Conclusively, the book outline that there can be no generalizing of the way since the truth is horrible (O’Brien 82). Being in the midst of the war creates confusion and worry due to the traumatic effect brought by the war. Throughout the book, the author highlights the impact of the war on soldiers and people all over the World. From the book, one grasps the concept that, the Vietnam resulted to loss of lives and resources. As mentioned earlier, soldiers encountered challenges in their attempt to end the war. With this in mind, this remarkable book outlays the legacy of the Vietnam War and its effects.
- How has the accounts from the book influenced and continue to shape public memory of the war
Following the above analysis, the account of this book continues to influence and shape the public memory of the war by exploring information that relate to the effect of the war. With no doubt, the book lays a strong foundation to articulate the immerse effects of the War to the soldiers and other people. The introductory of the book captures readers’ attention to grasp on the psychological effects brought by the war. The war traumatized many and those who survived carried grief, confusion, and guilt. For instance, Jimmy cross discloses to O’Brien that he is guilt for Ted Lavender’s death while Norman Bowker fear driving aimlessly on his hometown. O’Brien shares how Bowker inspired him to write a letter explaining the effect of the war. These collections of stories create an understanding of the danger of War, which in turn continues to shape the public on the memory of the war. From this book, one comprehends the effects of war thus; discourages many from initiating war. Now, this continues to influence the public on the memory of the war in the sense that, the book underlines series of events that took place during and after the Vietnam War. For instance, the preparation of soldiers prior to the War, challenges encountered by American Soldiers and its effect on the loss of lives and properties. In this regard, the book documents a great lesson to the public on the series of war events and their outcomes.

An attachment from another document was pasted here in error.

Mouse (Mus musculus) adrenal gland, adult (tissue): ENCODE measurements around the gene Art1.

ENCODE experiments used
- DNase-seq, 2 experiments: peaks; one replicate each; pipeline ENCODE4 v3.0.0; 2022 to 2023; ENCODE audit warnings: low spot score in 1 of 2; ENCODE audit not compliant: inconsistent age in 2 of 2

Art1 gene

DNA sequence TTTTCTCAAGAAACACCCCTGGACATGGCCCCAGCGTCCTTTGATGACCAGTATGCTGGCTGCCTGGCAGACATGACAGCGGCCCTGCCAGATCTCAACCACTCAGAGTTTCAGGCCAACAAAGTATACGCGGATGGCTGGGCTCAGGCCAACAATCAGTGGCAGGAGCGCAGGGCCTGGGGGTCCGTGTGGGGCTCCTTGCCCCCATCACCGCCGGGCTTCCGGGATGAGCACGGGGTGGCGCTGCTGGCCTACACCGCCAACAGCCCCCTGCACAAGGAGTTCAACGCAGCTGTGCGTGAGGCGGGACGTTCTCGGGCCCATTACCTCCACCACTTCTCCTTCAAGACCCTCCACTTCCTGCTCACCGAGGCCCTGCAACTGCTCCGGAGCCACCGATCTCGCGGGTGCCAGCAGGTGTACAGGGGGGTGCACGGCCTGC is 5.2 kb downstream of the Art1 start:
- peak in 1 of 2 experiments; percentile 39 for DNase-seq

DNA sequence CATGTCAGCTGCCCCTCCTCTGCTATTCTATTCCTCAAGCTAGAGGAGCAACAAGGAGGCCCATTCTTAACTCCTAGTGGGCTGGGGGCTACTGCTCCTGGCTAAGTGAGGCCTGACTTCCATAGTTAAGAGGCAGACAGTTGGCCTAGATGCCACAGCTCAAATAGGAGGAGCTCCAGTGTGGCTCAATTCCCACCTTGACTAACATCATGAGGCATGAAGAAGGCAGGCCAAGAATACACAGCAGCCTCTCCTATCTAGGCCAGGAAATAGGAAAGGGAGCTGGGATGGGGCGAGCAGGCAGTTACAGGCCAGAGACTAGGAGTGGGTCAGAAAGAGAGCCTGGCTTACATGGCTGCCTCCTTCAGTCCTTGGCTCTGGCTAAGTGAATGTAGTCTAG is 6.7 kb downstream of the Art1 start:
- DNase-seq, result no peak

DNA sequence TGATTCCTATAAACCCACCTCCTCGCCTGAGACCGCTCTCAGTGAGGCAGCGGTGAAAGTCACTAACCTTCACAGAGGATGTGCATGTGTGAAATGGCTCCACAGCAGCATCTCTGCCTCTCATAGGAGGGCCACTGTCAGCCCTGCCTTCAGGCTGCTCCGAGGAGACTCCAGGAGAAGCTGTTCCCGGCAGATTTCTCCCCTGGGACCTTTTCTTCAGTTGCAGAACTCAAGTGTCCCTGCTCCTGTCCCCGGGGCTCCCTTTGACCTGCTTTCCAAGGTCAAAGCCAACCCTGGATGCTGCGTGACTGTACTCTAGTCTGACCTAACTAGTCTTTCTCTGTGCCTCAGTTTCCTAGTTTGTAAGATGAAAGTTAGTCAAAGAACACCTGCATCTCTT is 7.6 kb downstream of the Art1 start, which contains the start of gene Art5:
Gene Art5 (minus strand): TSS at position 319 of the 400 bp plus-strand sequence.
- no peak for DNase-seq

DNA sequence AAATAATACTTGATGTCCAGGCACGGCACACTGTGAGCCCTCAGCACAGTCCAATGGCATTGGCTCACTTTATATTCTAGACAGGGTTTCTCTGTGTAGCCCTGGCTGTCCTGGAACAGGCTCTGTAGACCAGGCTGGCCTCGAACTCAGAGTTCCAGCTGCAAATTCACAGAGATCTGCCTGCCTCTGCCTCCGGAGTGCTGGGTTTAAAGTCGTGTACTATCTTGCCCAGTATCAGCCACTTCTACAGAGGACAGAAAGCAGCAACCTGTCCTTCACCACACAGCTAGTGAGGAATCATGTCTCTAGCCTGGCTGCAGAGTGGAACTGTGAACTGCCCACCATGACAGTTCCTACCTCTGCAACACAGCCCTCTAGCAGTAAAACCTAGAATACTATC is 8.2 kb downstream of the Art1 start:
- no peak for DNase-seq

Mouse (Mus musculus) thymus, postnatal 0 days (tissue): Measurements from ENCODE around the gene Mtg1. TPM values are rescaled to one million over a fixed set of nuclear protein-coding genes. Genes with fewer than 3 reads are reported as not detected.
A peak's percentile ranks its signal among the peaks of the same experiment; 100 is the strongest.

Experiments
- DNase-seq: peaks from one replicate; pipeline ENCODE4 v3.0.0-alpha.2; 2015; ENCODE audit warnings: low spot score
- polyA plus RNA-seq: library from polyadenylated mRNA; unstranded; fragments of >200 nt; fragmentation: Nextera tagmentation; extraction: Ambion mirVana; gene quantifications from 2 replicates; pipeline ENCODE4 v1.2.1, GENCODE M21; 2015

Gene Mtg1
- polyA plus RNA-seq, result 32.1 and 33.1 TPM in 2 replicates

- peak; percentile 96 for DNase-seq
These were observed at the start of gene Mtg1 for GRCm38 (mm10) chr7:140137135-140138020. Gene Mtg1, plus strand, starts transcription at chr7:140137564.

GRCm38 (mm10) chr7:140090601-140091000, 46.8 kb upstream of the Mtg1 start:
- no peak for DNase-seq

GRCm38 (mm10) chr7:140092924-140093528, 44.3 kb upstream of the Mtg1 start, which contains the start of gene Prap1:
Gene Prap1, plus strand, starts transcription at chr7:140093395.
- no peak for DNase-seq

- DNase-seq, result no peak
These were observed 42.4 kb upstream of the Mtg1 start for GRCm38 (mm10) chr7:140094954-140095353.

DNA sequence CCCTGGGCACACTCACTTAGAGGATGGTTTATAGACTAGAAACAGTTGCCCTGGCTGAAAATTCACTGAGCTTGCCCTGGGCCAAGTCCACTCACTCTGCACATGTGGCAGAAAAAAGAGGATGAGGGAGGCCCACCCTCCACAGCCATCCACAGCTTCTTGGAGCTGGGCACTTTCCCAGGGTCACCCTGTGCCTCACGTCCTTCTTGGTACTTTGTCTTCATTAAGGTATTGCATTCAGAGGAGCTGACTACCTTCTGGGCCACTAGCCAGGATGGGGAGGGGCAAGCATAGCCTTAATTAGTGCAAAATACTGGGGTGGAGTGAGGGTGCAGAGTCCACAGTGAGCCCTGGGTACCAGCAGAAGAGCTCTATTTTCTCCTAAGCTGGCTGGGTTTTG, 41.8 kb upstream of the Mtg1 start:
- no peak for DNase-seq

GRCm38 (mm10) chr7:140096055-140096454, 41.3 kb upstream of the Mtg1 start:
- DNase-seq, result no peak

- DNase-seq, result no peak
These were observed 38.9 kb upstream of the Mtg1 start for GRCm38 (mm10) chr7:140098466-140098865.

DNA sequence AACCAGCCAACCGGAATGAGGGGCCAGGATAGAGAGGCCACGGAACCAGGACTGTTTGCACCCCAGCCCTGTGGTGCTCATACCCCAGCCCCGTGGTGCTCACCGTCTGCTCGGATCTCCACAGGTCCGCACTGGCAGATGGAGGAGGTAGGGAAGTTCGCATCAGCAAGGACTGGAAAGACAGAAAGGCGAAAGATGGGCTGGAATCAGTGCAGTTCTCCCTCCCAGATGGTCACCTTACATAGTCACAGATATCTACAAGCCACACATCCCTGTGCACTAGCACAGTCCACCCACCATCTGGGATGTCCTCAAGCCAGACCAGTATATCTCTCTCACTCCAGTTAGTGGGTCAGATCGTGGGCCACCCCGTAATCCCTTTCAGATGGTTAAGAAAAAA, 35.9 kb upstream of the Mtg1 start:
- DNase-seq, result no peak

Typically, the narrator chronicles platoon’s life in Vietnam, highlighting their emotion, death, and dark humor. O’Brien narrates a tale that is exemplary war memoir. The author felt the need to explain why America went to Vietnam War arguing that, it was for an endeavor to maintain their colonial power. They were involved because they desired to eradicate the spread of communism. The war attributed to the loss of lives and ruined properties thus; becoming an expression memory of the War. This information is essential for it dismisses the U.S participation in the War. The narrator gives readers an opportunity to comprehend the United States contribution in the war explaining challenging moments that the soldiers encountered. O’Brien objective is to stimulate readers on the soldier’s experience in the war, thus creating a platform to articulate war related issues. Often, literature is a tool used to understand the history of post-war moment. The book highlights how Veterans struggled for recognition to air the problems of post-traumatic disorder and guilt that many veterans suffered. The book highlights Veterans such as, John Delvecchio, Al Santoli, and Tim O’Brien who maintained public discourse of the war (O’Brien 30). In this context, the book shapes public memory of the U.S involvement of the war.
O’Brien, Tim. The Things They Carried. Collins, 1990. Print.